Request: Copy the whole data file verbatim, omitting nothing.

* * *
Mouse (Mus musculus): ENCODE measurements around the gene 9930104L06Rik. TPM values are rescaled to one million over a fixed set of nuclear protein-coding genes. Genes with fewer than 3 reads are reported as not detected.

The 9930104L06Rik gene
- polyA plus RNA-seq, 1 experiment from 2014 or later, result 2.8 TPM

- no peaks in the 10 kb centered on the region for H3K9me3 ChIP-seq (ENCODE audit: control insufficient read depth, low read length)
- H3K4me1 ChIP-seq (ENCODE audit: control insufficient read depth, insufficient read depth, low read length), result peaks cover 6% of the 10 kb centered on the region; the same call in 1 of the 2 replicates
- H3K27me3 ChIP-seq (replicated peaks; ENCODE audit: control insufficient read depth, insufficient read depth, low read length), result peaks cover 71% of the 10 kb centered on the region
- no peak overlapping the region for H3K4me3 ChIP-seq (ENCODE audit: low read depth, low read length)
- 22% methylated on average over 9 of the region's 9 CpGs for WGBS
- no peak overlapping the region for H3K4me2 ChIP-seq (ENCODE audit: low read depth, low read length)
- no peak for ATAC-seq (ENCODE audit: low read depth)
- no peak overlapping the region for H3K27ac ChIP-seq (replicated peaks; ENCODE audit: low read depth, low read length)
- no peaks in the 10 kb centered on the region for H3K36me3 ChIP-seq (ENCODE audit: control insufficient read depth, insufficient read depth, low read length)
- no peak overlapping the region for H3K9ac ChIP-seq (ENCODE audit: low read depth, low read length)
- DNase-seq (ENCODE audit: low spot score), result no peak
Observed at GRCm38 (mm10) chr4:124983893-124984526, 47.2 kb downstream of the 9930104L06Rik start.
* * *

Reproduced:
Mouse (Mus musculus): ENCODE measurements around the gene 9930104L06Rik. TPM values are rescaled to one million over a fixed set of nuclear protein-coding genes. Genes with fewer than 3 reads are reported as not detected.

The 9930104L06Rik gene
- polyA plus RNA-seq, 1 experiment from 2014 or later, result 2.8 TPM

- no peaks in the 10 kb centered on the region for H3K9me3 ChIP-seq (ENCODE audit: control insufficient read depth, low read length)
- H3K4me1 ChIP-seq (ENCODE audit: control insufficient read depth, insufficient read depth, low read length), result peaks cover 6% of the 10 kb centered on the region; the same call in 1 of the 2 replicates
- H3K27me3 ChIP-seq (replicated peaks; ENCODE audit: control insufficient read depth, insufficient read depth, low read length), result peaks cover 71% of the 10 kb centered on the region
- no peak overlapping the region for H3K4me3 ChIP-seq (ENCODE audit: low read depth, low read length)
- 22% methylated on average over 9 of the region's 9 CpGs for WGBS
- no peak overlapping the region for H3K4me2 ChIP-seq (ENCODE audit: low read depth, low read length)
- no peak for ATAC-seq (ENCODE audit: low read depth)
- no peak overlapping the region for H3K27ac ChIP-seq (replicated peaks; ENCODE audit: low read depth, low read length)
- no peaks in the 10 kb centered on the region for H3K36me3 ChIP-seq (ENCODE audit: control insufficient read depth, insufficient read depth, low read length)
- no peak overlapping the region for H3K9ac ChIP-seq (ENCODE audit: low read depth, low read length)
- DNase-seq (ENCODE audit: low spot score), result no peak
Observed at GRCm38 (mm10) chr4:124983893-124984526, 47.2 kb downstream of the 9930104L06Rik start.